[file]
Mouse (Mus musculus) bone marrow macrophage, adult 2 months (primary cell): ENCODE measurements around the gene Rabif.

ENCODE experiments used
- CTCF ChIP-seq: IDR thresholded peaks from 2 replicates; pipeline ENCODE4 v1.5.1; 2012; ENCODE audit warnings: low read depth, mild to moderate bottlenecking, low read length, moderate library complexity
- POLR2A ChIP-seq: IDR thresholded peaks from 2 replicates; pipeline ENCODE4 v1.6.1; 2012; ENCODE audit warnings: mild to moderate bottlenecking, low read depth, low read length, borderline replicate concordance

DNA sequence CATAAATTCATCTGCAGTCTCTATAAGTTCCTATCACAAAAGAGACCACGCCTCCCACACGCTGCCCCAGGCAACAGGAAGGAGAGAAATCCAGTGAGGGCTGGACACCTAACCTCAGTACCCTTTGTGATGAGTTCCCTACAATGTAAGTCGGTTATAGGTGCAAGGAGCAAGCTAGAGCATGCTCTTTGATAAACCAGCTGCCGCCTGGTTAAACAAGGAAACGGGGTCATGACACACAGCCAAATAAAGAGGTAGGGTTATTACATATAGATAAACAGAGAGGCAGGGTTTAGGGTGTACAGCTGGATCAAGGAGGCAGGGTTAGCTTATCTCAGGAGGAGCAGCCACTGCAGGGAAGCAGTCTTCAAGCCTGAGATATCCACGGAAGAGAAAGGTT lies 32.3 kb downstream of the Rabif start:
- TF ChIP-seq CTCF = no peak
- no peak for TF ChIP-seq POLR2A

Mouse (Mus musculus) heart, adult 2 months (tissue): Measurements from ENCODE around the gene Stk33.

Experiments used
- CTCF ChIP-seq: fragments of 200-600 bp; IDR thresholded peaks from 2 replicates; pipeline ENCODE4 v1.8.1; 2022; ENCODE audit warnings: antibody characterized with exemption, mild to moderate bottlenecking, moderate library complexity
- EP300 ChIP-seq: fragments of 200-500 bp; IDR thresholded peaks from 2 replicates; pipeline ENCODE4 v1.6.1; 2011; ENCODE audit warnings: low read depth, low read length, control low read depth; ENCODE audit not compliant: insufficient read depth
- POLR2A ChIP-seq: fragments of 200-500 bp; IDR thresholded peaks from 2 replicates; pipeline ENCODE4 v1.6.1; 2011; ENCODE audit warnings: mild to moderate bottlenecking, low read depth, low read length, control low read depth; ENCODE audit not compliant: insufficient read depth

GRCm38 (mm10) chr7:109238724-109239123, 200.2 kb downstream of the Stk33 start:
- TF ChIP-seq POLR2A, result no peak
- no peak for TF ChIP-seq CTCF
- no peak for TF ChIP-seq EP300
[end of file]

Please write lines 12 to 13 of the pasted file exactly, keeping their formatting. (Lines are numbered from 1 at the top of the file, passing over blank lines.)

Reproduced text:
- POLR2A ChIP-seq: fragments of 200-500 bp; IDR thresholded peaks from 2 replicates; pipeline ENCODE4 v1.6.1; 2011; ENCODE audit warnings: mild to moderate bottlenecking, low read depth, low read length, control low read depth; ENCODE audit not compliant: insufficient read depth

GRCm38 (mm10) chr7:109238724-109239123, 200.2 kb downstream of the Stk33 start: